By Asghar Ali Engineer
UNTIL yesterday, a woman was considered a man’s property after marriage and gratification with her was considered his absolute right.
She could not deny her husband this right, whether she wanted to or not. In the early 1980s I was sent a query about this issue. I went through all available traditional Islamic literature and found nothing addressing this problem.
I also studied literature on women’s movements in various countries and found that no such concept exists in Western laws too. But then I came across a judgment of a British court which addressed the question of a husband forcing himself on an unwilling wife.
This set me thinking and compelled me to study the Quran from this angle. As we all know most of the Quranic verses were revealed over a period of 23 years and were in response to some or the other problem which arose in the Prophet’s (PBUH) life. It seems that no such problem arose as women in those days also considered it their duty to surrender quietly to their husbands’ demands. For the same reason Hadith literature was also silent on this question.
But mere silence does not mean approval. The Quran is also silent about punishment for drinking. Does it mean drinking is allowed? Not at all. The punishment for drinking was prescribed through analogical reasoning. Also, the Prophet was strongly in favour of Ijtihad based on Quranic values and the values of Sunnah. It is also important to note that it would amount to injuring the basic spirit of the Quran to assign fixed meanings to its verses.
If the Quran is a book of eternal guidance, especially in new situations arising from time to time, one must have the freedom to rethink the meanings of its verses in novel situations.
Also, what is more important to note is that the Quran was not meant for guidance of one or two generations of Arabs but was meant to guide entire humanity for all times to come. Although it is true that the Quran addresses some specific problems of immediate relevance to the Arabs of the time, the Holy Book is much more than that. It gives certain eternal moral and ethical values and a transcendent vision going much beyond the time it was revealed in. Only persons of great vision could capture this spirit of the Quran.
Again it was for this reason that its verses — ever dynamic and pregnant with meaning — were interpreted in different ways. Also, if we confine the Quran to Arab culture, customs and traditions, it will lose much of its relevance for the coming ages.
What the Quran prescribed by way of women’s rights was revolutionary enough. It gave to women what no woman could have imagined at the time. Yet there were severe constraints at that time and extremely low consciousness among women themselves in that era. Now times are changing fast and women’s consciousness is not what it was when the Ulema of the time were formulating Sharia laws. The whole approach to the divine text has to change in keeping with the transcendent vision of our own times. This requires not only the study of the Quran in great depth but more than that focus on its real vision. In the past the Ulema, in keeping with the spirit of their own times, considered woman, above anything else, a reproductive agent and also a means for the gratification of men’s desires. Sadly even verses on polygamy and possession of slave girls were interpreted in this light and even contemporary Ulema talk of polygamy as necessary because women go through menstrual cycles and pregnancy. Nothing could be more absurd than this.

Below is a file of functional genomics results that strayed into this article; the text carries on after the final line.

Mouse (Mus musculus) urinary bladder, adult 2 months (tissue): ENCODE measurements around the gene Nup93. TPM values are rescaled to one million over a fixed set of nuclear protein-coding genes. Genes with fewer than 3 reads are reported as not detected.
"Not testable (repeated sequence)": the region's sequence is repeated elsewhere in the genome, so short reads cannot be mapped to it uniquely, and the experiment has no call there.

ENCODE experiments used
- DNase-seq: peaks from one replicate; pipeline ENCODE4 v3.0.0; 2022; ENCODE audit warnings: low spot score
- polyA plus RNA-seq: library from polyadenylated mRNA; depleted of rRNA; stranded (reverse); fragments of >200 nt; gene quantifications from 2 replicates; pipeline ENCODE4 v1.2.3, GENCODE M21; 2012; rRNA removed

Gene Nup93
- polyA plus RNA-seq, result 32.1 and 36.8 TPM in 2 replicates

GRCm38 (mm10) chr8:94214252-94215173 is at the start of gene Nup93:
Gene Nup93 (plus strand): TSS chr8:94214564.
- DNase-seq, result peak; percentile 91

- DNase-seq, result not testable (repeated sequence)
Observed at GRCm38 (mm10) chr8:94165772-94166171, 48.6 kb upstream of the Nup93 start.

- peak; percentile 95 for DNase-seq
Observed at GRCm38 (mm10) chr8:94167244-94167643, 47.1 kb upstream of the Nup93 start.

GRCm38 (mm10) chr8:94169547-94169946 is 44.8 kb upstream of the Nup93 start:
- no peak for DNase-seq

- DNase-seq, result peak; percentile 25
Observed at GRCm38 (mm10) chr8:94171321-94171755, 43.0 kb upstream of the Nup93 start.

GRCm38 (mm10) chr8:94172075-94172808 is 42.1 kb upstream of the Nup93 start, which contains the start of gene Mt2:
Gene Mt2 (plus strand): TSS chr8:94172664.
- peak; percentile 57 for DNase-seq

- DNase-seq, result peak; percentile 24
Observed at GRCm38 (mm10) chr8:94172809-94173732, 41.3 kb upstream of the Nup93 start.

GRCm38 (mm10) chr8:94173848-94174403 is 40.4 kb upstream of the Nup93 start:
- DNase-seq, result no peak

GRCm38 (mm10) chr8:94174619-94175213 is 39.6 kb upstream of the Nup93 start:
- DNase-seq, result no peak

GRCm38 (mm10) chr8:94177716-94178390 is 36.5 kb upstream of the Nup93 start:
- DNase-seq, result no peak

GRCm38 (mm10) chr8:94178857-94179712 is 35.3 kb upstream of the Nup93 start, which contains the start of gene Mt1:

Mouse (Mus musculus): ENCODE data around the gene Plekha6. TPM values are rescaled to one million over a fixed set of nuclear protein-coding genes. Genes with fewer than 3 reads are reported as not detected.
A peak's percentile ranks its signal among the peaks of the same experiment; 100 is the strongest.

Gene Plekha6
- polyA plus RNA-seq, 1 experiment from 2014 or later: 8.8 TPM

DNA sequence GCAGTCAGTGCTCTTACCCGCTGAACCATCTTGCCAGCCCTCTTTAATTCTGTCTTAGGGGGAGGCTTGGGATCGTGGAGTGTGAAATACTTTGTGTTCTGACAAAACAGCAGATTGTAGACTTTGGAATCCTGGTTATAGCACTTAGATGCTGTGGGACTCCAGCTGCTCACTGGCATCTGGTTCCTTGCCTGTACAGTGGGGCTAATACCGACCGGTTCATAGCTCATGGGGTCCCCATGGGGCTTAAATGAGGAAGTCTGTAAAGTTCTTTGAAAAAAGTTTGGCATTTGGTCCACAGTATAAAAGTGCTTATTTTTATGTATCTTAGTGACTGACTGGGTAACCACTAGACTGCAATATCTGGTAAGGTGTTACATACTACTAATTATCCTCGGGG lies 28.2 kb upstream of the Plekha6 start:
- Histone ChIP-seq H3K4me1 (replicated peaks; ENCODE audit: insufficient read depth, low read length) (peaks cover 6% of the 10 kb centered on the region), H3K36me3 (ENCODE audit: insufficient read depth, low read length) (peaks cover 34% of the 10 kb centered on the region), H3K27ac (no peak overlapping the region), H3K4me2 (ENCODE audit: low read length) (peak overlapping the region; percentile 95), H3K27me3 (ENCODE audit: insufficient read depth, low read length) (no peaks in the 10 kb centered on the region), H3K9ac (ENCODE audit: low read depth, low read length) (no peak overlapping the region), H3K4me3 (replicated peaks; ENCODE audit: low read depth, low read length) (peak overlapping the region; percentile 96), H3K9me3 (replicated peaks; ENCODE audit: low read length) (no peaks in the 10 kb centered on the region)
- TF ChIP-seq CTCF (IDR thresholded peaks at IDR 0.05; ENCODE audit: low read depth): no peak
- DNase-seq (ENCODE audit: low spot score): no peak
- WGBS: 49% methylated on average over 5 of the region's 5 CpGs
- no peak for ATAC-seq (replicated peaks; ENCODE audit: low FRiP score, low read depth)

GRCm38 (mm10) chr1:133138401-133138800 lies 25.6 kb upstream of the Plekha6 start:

Even a cursory study of the Quran makes it clear that a woman is as much a spiritual entity with dignity of her own as a man. The Holy Book repeatedly advises men to treat women in all matters, including marriage, divorce and even weaning of children, with utmost sensitivity, compassion and mercy. The Prophet gave women the greatest respect both in the roles of mother and wife.
It was for this reason that when women asked the Prophet about their status, Verse 33:35 was revealed, which gave women the most exalted spiritual status. How can they then be treated as mere objects of sexual desire as most of our Ulema reduce them to?
Desire is not the end but a means of perpetuating the human species and women have a more exalted status in this respect as they fulfill the reproductive function. But for them the human species would be extinct. Men thus cannot treat women as an object of sexual desire but a most noble means of perpetuating the human race.
Thus any attempt to force women to merely fulfill men’s lust would be un-Quranic in spirit and against her dignity. Love and tenderness are most fundamental where relations between man and wife are concerned. It is these feelings according to the Quran which create a strong marital bond. If there is no love and tenderness, such a marriage cannot be successful.
Asghar Ali Engineer is an Islamic scholar who also heads the Centre for Study of Society & Secularism, Mumbai.